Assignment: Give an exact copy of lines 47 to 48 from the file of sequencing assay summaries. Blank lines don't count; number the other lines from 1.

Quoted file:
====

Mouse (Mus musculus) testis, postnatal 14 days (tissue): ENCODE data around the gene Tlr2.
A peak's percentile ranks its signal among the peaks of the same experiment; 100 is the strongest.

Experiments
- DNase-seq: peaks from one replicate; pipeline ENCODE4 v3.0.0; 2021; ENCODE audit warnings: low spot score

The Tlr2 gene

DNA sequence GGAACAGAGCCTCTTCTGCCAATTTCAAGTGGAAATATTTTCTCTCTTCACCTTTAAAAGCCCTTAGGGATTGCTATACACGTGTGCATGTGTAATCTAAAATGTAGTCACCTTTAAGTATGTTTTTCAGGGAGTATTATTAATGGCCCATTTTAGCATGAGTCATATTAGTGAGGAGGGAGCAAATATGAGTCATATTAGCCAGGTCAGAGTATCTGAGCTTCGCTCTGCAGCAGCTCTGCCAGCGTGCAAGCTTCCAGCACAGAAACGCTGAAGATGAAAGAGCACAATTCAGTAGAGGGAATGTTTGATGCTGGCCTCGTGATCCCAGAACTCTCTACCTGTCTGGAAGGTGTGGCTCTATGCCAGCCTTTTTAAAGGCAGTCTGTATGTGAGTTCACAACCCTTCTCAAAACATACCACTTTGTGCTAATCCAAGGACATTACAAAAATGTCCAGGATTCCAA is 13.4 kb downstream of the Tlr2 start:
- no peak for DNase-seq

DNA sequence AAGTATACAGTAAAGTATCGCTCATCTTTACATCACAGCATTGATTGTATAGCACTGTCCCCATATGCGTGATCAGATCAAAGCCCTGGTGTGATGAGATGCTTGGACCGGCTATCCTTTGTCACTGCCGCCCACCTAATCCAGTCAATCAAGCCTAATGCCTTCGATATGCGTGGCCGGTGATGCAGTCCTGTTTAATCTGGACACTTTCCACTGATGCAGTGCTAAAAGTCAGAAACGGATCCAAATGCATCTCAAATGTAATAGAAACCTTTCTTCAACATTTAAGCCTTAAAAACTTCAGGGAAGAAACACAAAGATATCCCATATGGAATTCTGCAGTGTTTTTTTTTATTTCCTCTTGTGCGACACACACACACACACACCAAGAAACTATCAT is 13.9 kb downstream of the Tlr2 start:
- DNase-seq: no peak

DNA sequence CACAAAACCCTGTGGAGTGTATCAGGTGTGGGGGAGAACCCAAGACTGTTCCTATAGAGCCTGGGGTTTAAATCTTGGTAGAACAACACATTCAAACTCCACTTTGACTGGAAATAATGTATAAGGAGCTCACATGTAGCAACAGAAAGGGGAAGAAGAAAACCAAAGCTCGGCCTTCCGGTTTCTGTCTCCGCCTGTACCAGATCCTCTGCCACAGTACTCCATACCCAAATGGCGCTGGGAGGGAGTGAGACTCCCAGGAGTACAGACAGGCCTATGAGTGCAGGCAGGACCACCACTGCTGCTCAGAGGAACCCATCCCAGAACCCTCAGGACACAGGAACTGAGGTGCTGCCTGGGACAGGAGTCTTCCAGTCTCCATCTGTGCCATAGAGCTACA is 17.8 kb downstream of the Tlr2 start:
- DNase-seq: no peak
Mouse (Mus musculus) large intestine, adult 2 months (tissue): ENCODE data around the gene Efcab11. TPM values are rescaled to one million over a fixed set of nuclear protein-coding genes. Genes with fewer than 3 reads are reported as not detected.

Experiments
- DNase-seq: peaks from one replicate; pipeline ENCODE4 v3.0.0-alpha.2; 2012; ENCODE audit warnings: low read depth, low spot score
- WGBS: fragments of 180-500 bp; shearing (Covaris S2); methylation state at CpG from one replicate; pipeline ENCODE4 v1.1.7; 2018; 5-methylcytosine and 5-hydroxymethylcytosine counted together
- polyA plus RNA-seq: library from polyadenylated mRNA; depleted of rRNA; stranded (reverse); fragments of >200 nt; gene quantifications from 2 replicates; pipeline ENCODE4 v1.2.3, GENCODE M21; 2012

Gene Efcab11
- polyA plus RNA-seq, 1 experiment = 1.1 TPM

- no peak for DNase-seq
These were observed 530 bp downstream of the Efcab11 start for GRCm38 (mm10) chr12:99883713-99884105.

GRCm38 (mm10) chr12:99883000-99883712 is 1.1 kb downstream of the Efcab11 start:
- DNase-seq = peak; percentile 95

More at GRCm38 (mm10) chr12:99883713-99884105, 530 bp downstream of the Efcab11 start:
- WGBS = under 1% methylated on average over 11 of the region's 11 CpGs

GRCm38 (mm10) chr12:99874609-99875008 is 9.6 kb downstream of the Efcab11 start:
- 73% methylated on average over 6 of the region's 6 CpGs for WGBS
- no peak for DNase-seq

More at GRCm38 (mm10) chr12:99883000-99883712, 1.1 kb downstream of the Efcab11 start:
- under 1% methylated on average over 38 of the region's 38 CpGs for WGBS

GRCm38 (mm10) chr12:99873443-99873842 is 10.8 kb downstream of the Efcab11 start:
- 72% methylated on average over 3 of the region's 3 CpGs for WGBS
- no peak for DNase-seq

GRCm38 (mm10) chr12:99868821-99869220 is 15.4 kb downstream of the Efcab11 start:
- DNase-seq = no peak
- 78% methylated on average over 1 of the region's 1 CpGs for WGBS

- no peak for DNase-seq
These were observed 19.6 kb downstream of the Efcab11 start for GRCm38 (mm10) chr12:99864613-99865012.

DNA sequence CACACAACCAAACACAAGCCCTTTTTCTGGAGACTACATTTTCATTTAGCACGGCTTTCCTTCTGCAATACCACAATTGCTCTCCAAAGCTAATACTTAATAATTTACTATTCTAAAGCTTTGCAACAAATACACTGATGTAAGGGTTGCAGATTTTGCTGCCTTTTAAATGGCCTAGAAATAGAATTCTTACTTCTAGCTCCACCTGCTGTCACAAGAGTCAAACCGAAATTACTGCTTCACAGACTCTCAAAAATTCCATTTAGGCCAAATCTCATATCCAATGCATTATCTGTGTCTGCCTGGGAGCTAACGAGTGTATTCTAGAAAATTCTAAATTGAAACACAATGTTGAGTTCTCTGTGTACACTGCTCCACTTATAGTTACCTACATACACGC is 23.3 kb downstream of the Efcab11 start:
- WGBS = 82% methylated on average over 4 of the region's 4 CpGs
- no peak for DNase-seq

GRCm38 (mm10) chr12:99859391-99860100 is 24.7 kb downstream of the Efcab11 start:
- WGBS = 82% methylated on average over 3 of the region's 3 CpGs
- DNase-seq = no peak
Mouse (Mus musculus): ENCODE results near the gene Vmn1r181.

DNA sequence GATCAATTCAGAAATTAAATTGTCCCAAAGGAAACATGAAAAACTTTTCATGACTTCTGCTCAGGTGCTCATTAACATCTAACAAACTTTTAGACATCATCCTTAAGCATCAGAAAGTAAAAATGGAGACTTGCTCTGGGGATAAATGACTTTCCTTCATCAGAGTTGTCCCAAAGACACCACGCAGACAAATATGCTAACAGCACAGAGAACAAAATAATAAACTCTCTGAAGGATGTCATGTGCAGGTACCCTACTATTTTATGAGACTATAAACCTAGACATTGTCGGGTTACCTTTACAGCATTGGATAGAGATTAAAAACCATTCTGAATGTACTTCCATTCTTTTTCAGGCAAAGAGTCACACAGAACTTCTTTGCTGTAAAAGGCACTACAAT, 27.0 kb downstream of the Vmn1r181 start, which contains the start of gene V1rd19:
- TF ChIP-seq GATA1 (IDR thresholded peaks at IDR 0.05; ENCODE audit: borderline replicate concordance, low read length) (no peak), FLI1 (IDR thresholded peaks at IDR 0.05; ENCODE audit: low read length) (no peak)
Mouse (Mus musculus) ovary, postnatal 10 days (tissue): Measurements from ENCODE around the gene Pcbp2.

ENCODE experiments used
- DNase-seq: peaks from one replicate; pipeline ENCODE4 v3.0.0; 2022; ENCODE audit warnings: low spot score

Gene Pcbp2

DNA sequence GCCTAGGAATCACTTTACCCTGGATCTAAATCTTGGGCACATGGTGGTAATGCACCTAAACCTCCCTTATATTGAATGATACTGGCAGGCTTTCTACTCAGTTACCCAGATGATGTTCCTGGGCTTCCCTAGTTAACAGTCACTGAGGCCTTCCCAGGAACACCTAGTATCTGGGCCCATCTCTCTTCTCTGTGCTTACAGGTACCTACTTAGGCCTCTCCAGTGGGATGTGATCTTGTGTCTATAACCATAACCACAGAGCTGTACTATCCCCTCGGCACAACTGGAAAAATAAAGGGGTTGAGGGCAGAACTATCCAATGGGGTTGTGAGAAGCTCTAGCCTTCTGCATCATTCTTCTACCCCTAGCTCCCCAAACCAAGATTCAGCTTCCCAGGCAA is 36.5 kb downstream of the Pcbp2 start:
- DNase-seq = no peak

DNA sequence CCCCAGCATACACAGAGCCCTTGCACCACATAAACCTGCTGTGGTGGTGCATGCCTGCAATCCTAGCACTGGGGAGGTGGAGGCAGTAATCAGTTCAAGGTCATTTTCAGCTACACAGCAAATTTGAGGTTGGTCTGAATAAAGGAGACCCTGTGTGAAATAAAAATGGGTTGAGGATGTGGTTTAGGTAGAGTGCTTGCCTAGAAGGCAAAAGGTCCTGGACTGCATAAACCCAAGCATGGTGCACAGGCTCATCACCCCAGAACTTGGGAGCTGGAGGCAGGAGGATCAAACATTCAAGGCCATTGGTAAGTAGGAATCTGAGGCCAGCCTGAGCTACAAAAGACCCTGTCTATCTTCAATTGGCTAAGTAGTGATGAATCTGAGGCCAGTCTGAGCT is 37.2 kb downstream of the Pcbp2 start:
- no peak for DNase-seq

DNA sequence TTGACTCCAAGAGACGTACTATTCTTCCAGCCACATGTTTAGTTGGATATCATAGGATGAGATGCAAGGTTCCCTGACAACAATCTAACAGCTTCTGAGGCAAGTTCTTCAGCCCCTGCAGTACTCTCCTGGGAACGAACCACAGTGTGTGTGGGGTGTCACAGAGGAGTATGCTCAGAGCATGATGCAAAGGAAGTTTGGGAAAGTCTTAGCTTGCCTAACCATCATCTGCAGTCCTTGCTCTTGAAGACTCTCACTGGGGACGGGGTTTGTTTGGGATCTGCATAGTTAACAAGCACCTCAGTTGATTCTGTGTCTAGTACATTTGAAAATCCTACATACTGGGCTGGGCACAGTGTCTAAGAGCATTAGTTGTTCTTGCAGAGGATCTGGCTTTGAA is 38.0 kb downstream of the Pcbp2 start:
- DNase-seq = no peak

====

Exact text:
Mouse (Mus musculus) ovary, postnatal 10 days (tissue): Measurements from ENCODE around the gene Pcbp2.

ENCODE experiments used